How To Overcome A Midday Slump

What can you do to get that second wind and push through that midday slump? Start here.

Workin' Girl

So, you've been working from home for the last several weeks, and it started out being awesome! Being able to roll out of bed and log on from your laptop in your pajamas seemed like a dream come true. But at this point, you're entering Month #3, and honestly, you're losing steam. It feels like you've been working harder at home than you ever did in the office. More meetings, more calls, more THINGS to get done.

If you're like me, this remote work grind has been so rough that you find yourself ready to tap out by lunchtime. So what can you do to get that second wind and push through that midday slump to finish the day strong?

Here are a few ideas:

Block your calendar for “Personal Time”.


Set aside some time to just focus on you. Step away from your laptop. Don't take any calls. Give your mind a break from anything work-related. This will allow you to decompress and refocus on what needs to get done without feeling bombarded. You can also set aside 20-30 minutes of your personal time to completely reset your brain and take a power nap. Naps worked when we were kids and needed an energy boost, why not use them now?

Take an exercise break.

If you've been sitting down at your computer all morning, use your midday break to get a quick workout in. If your gym hasn't reopened, go for a walk or run. Also, YouTube has a gazillion free workouts that you can do right in your living room that will get the blood flowing and release those good endorphins to help your productivity in the second half of your work day.

Switch tasks. 

If you're working on something that is tedious or monotonous, switch it up! Get a jumpstart on that new presentation that will allow you to use your creativity. Begin outlining that project that you pitched to management and FINALLY got greenlighted. That creative energy will help you to push through that midday wall, and now you'll have more stamina to pivot back to your other required tasks.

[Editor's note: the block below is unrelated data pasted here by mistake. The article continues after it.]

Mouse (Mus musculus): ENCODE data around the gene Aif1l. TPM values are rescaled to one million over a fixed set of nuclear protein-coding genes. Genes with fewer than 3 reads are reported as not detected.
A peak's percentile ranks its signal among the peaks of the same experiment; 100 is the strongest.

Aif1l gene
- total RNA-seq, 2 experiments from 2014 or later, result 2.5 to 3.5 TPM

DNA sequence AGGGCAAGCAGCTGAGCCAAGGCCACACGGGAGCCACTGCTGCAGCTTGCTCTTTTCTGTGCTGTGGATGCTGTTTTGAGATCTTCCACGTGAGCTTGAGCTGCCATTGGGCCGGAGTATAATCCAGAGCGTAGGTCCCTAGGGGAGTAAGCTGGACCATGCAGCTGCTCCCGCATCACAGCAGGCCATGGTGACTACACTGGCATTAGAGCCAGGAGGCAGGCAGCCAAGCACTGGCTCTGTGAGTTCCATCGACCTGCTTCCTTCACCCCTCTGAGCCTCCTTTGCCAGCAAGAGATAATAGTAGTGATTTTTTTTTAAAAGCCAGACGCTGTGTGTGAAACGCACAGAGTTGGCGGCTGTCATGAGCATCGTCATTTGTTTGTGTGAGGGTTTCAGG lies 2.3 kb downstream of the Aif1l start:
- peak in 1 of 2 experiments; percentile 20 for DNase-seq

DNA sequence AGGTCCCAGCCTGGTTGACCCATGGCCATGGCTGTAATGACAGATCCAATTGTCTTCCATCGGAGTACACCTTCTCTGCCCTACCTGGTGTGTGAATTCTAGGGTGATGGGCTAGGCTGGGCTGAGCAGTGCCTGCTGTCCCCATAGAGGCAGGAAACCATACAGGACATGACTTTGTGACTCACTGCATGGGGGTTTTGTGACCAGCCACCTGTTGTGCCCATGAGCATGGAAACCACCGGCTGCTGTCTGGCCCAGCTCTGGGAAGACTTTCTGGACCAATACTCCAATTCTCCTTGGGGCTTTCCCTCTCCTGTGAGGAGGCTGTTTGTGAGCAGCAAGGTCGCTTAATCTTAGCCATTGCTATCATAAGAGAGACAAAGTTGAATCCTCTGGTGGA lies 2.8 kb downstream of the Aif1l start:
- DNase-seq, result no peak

Change your environment.


If you find that your work environment at home isn't conducive to you maintaining energy throughout the day, try changing locations. If you have an office, try working from another part of the house or sitting near a window where the sunlight can wake you up. Take some of your afternoon calls outside if you can. Have a friend with WiFi who lives nearby? Try working from their place for a complete change of scenery (be sure to stay six feet apart, of course! #socialdistancing).

Turn on some tunes!

Nothing energizes me like music. So, if 1pm rolls around, and you feel yourself hitting the wall or your eyelids are beginning to get heavy, try turning on one of your favorite albums and let it wake your brain back up. Not sure what to play? Here's a pro tip: Unless you've been living under a rock, you've seen the epic Verzuz battles on IG: Swizz Beatz vs. Timbaland, Lil Jon vs. T-Pain, Babyface vs. Teddy Riley, and of course Erykah Badu vs. Jill Scott. Tidal has been out here doing the Lord's work to create playlists capturing the set lists from each of these battles right after they end, so you can pull those up and just let them run. Boom! Instant catalogue of hits to play throughout the day.



I know this sounds like a no-brainer, but if you are constantly fading by the afternoon, you may not be getting enough rest in the first place. Spend some time evaluating your sleep patterns and if you know you've been skimping on your beauty sleep, give yourself a bedtime. This will help you to hold yourself accountable and make sure you're getting adequate rest to be your most productive every day.

You can conquer that midday slump before it conquers you. It's all about switching up your routine, taking true "no-work" breaks, and of course getting real sleep so that you can have enough energy to carry you through a full day!

For more information about Julia Rock, check out Rock Career Development or follow her on Instagram and Twitter.